Memory Care Facilities: Residents in memory care facilities again have varying health and mobility concerns. Furthermore, these interiors also require design to incorporate a supportive environment, as well as cleaning and maintenance considerations. There will be further discussion in another post to cover these facility needs in more detail.

Flooring with Transitions

Special Commercial Considerations for Seniors

Safety: All commercial facilities need to consider liability issues from personal injury. Considering Seniors, the chance of injury is greater. As such, greater precaution is necessary and design considerations should address these concerns. Complying with all applicable state and federal regulations is paramount.

Color and Pattern: Color requirements for memory care facilities are very similar to Senior living environments. Typical designs include carpet with neutral colors incorporated with low-contrast combinations of light and clean shades. Although it is commonly known that perception changes with aging, memory care residents tend to have a more extreme degree of perceptual change. The most difficult colors to see are blue, turquoise and green.

Softness & Traction: Utilizing hard surfaces increases the chance of an accident turning into an injury. As such, design consideration using greater traction materials and softer more giving materials can lessen the amount of injury. Cork and padded vinyl are excellent choices.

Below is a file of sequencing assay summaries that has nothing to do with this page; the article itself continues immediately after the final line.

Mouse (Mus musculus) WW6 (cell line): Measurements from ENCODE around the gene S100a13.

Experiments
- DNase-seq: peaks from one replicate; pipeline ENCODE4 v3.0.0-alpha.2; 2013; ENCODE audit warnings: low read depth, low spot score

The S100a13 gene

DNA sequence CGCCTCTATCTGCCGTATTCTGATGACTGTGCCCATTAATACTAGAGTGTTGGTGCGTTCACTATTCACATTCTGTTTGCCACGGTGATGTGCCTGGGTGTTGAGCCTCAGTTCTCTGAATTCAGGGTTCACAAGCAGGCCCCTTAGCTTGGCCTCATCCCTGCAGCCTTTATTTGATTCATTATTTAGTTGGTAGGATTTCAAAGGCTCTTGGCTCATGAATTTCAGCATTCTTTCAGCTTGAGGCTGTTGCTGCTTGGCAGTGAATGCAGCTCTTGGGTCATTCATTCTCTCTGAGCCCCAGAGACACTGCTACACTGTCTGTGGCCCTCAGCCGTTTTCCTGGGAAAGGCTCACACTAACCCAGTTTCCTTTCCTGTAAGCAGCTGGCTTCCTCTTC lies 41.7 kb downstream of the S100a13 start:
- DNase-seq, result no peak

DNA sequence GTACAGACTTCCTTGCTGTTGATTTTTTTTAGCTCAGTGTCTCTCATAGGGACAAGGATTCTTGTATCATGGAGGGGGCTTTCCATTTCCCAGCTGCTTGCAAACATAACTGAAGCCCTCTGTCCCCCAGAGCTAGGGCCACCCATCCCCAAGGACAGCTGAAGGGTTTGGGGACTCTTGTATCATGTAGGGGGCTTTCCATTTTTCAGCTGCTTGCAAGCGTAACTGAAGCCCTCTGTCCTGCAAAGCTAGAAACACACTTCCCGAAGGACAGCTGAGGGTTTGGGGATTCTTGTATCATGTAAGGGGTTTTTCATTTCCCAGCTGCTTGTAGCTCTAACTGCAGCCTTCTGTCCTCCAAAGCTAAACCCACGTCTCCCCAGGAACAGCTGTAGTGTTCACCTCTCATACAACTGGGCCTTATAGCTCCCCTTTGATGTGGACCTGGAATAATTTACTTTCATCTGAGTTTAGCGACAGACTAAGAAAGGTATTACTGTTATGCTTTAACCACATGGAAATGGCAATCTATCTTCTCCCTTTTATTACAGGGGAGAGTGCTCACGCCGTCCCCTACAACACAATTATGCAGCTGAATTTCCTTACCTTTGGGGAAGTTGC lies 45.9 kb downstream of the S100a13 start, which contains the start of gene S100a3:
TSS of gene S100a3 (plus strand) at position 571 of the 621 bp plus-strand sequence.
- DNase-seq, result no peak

FLOORING SELECTION

Flooring choices for any given area in a senior living environment present a balance of properties and trade offs. In some situations, there is a clear case for soft or hard floor coverings. In others, it is a question of preference, and of balancing product attributes.

Carpet Tile: It offers many key solutions, such as ease of maintenance and replace-ability and a never ending range of design and color combinations. However, carpet tiles have the downside of seam permeability.

Let’s look at some alternatives that offer soft surface characteristics.

Commercial Cork Flooring

Best Commercial Flooring Options for Seniors

Padded Vinyl: Vinyl flooring is a great economic choice. It is also very easy to clean because the sheet membrane is impervious to water penetration.  Generally, vinyl does not stain. When combined with a padded under-layment above the sub surface floor, it will create a soft floor that will safeguard Seniors from injury.